“We say ‘no’ to self so we can say ‘yes’ to our brothers and sisters in need”
Thoughts from daily Bible reading for today – February 27, 2021
Let love be genuine; hate what is evil, hold fast to what is good; love one another with mutual affection; outdo one another in showing honor. Romans 12:9-10 (NRSV)
When your thoughts wander, where do they go? Our minds are a bit like the cars we drive. Most of the time, we choose where the vehicle goes, actively directing and guiding it in a specific direction. However, if you were to take your hands off the wheel, the car would reveal to you where it naturally wants to go! Letting your mind wander, in a sense, reveals where your mind wants to go.
Chances are high that your mind naturally wanders in directions of self-care, self-preservation, and self-fulfillment. When we’re young, we may daydream about fame and glory, or finding love and someone with whom we can share life. As we age, our concerns mature and age with us, asking questions of college tuition for children, or retirement funds for our final years of life. However, each of us must realize, whatever the specifics may be, our desires can develop and shift over time yet remain just as self-absorbed as they were when we were young!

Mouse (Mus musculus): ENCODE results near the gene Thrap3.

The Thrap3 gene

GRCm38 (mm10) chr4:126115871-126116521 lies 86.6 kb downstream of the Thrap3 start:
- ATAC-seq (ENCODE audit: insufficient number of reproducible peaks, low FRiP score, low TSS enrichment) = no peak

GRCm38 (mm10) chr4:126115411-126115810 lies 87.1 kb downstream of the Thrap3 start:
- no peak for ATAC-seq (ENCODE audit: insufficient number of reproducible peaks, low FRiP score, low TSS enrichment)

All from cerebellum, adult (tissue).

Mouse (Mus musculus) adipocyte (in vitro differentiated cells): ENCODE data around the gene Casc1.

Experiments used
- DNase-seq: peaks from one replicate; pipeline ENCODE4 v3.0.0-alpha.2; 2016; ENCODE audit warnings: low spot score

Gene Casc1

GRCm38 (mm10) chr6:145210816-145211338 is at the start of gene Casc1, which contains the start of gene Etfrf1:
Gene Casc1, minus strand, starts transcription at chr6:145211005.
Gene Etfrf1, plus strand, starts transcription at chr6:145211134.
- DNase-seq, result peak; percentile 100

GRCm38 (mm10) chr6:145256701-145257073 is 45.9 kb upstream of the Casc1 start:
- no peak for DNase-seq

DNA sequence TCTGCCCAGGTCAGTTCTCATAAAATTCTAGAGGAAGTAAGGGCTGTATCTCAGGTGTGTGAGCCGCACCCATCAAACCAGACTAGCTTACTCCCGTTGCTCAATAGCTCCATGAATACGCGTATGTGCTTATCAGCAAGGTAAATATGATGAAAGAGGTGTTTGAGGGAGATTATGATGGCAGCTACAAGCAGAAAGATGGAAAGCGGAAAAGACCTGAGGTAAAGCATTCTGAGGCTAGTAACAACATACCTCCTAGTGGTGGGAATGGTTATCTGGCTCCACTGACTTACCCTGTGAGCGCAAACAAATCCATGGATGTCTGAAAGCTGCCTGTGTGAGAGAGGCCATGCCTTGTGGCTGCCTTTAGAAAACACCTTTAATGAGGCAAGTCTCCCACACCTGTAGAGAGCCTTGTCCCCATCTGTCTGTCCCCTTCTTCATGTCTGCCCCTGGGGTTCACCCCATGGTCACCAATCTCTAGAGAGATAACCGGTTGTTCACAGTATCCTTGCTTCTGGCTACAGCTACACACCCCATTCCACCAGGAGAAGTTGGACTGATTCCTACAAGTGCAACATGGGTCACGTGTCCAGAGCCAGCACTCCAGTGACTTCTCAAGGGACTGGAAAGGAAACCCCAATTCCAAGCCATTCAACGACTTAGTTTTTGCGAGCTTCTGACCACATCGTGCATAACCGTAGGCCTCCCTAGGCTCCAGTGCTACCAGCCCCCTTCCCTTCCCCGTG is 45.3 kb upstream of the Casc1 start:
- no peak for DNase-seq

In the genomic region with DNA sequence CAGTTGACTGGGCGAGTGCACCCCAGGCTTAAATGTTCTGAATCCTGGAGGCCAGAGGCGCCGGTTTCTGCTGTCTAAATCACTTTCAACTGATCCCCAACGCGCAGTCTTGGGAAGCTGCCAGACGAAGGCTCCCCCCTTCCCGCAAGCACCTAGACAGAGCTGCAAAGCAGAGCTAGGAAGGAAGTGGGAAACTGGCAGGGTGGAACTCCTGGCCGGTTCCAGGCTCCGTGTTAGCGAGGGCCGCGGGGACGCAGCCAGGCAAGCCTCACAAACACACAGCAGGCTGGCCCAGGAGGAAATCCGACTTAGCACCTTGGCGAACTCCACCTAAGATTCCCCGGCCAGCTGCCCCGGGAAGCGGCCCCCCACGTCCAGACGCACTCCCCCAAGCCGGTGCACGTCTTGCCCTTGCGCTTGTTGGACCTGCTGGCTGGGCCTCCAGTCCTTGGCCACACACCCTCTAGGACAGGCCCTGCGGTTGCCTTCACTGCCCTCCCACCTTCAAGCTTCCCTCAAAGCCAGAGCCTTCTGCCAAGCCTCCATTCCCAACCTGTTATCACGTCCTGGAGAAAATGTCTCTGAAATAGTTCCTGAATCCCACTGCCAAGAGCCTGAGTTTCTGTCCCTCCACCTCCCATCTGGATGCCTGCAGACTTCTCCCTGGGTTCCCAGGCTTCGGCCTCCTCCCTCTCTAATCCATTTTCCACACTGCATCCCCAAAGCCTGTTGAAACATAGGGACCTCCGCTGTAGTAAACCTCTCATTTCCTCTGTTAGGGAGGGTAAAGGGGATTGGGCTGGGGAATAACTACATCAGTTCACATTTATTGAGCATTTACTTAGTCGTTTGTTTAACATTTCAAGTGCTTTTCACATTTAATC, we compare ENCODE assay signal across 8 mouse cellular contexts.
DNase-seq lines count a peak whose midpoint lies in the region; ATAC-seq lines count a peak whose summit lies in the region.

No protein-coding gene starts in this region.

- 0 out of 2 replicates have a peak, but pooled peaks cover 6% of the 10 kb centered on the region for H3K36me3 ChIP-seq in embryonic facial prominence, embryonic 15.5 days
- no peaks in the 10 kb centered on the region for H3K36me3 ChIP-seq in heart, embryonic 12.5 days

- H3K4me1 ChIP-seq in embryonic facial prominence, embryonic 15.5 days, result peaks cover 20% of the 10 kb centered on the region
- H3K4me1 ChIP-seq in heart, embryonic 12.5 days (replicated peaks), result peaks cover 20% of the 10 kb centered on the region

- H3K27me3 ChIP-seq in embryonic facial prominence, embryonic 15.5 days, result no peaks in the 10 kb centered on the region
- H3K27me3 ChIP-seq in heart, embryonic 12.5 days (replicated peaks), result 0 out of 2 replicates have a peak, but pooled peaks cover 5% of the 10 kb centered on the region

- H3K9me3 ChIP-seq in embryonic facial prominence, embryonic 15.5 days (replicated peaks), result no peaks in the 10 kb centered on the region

Self-absorption is a sickness that afflicts us all. We have a natural impulse towards self. In a sense, it is animalistic and instinctual, choosing ways of life that secure our own preservation and security. If we aren’t careful, we will live like animals rather than creatures made in the image of God.
In order to embody the “genuine love” that St. Paul speaks of in Romans 12, we must create room in our lives for others. We say ‘no’ to self so we can say ‘yes’ to our brothers and sisters in need. If your cup is filled to overflowing with “self,” it will be impossible to add anything to it.
The habits and disciplines we practice as Christians, such as giving money or fasting, are simple ways to empty yourself of this ever-present impulse towards self. They teach us to live with healthy margin, to embrace a cup that is not filled to overflowing. Why? So that thirst can be satisfied, not with more and more self-love, but with the refreshment that comes as we “outdo one another” in love and service towards others.
Father, give us the gift of genuine love, that we may turn from ourselves and turn towards a world in need, we pray through Christ our Lord. Amen.
Is your cup filled to overflowing with self-interest? How can you take on a traditional discipline, such as prayer, giving, or fasting, as a way to create room in your life for others?
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